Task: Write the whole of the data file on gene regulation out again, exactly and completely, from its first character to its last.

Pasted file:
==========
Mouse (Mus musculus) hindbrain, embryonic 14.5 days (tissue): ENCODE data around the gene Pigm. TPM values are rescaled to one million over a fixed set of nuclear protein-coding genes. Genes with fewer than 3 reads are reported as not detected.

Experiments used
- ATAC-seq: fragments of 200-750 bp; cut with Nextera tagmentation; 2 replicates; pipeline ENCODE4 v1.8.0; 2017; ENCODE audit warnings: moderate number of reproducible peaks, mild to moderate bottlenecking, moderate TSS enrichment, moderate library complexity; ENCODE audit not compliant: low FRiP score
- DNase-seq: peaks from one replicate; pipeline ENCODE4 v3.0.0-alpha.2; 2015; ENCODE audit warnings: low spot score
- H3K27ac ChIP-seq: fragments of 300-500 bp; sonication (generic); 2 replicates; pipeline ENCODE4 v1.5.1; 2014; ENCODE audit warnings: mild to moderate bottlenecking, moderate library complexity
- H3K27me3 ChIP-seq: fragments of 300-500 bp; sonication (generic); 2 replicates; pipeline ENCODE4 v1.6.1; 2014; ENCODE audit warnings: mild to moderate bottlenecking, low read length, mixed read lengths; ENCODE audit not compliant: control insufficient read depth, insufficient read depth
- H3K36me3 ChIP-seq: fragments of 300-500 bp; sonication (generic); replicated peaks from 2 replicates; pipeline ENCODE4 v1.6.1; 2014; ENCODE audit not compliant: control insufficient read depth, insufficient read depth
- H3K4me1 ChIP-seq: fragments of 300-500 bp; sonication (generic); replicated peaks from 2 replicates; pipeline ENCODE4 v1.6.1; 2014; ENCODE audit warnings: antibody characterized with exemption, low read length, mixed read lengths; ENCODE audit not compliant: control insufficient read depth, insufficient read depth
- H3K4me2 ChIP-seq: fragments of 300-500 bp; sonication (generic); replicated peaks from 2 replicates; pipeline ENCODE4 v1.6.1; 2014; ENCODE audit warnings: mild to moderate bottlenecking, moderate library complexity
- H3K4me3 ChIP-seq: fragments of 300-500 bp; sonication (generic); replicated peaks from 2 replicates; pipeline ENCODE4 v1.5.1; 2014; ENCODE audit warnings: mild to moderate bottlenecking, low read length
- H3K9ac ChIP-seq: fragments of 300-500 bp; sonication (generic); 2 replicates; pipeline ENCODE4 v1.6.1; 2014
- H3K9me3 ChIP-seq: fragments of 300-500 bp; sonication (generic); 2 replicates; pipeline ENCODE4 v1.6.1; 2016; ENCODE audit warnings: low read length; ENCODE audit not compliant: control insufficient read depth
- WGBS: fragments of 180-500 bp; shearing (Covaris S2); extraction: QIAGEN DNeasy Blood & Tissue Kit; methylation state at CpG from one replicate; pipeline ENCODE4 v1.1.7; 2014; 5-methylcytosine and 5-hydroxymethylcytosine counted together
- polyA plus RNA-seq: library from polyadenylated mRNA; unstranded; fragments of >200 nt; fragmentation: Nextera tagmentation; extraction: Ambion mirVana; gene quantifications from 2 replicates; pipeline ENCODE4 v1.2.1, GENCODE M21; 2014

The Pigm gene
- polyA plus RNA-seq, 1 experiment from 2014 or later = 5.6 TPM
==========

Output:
Mouse (Mus musculus) hindbrain, embryonic 14.5 days (tissue): ENCODE data around the gene Pigm. TPM values are rescaled to one million over a fixed set of nuclear protein-coding genes. Genes with fewer than 3 reads are reported as not detected.

Experiments used
- ATAC-seq: fragments of 200-750 bp; cut with Nextera tagmentation; 2 replicates; pipeline ENCODE4 v1.8.0; 2017; ENCODE audit warnings: moderate number of reproducible peaks, mild to moderate bottlenecking, moderate TSS enrichment, moderate library complexity; ENCODE audit not compliant: low FRiP score
- DNase-seq: peaks from one replicate; pipeline ENCODE4 v3.0.0-alpha.2; 2015; ENCODE audit warnings: low spot score
- H3K27ac ChIP-seq: fragments of 300-500 bp; sonication (generic); 2 replicates; pipeline ENCODE4 v1.5.1; 2014; ENCODE audit warnings: mild to moderate bottlenecking, moderate library complexity
- H3K27me3 ChIP-seq: fragments of 300-500 bp; sonication (generic); 2 replicates; pipeline ENCODE4 v1.6.1; 2014; ENCODE audit warnings: mild to moderate bottlenecking, low read length, mixed read lengths; ENCODE audit not compliant: control insufficient read depth, insufficient read depth
- H3K36me3 ChIP-seq: fragments of 300-500 bp; sonication (generic); replicated peaks from 2 replicates; pipeline ENCODE4 v1.6.1; 2014; ENCODE audit not compliant: control insufficient read depth, insufficient read depth
- H3K4me1 ChIP-seq: fragments of 300-500 bp; sonication (generic); replicated peaks from 2 replicates; pipeline ENCODE4 v1.6.1; 2014; ENCODE audit warnings: antibody characterized with exemption, low read length, mixed read lengths; ENCODE audit not compliant: control insufficient read depth, insufficient read depth
- H3K4me2 ChIP-seq: fragments of 300-500 bp; sonication (generic); replicated peaks from 2 replicates; pipeline ENCODE4 v1.6.1; 2014; ENCODE audit warnings: mild to moderate bottlenecking, moderate library complexity
- H3K4me3 ChIP-seq: fragments of 300-500 bp; sonication (generic); replicated peaks from 2 replicates; pipeline ENCODE4 v1.5.1; 2014; ENCODE audit warnings: mild to moderate bottlenecking, low read length
- H3K9ac ChIP-seq: fragments of 300-500 bp; sonication (generic); 2 replicates; pipeline ENCODE4 v1.6.1; 2014
- H3K9me3 ChIP-seq: fragments of 300-500 bp; sonication (generic); 2 replicates; pipeline ENCODE4 v1.6.1; 2016; ENCODE audit warnings: low read length; ENCODE audit not compliant: control insufficient read depth
- WGBS: fragments of 180-500 bp; shearing (Covaris S2); extraction: QIAGEN DNeasy Blood & Tissue Kit; methylation state at CpG from one replicate; pipeline ENCODE4 v1.1.7; 2014; 5-methylcytosine and 5-hydroxymethylcytosine counted together
- polyA plus RNA-seq: library from polyadenylated mRNA; unstranded; fragments of >200 nt; fragmentation: Nextera tagmentation; extraction: Ambion mirVana; gene quantifications from 2 replicates; pipeline ENCODE4 v1.2.1, GENCODE M21; 2014

The Pigm gene
- polyA plus RNA-seq, 1 experiment from 2014 or later = 5.6 TPM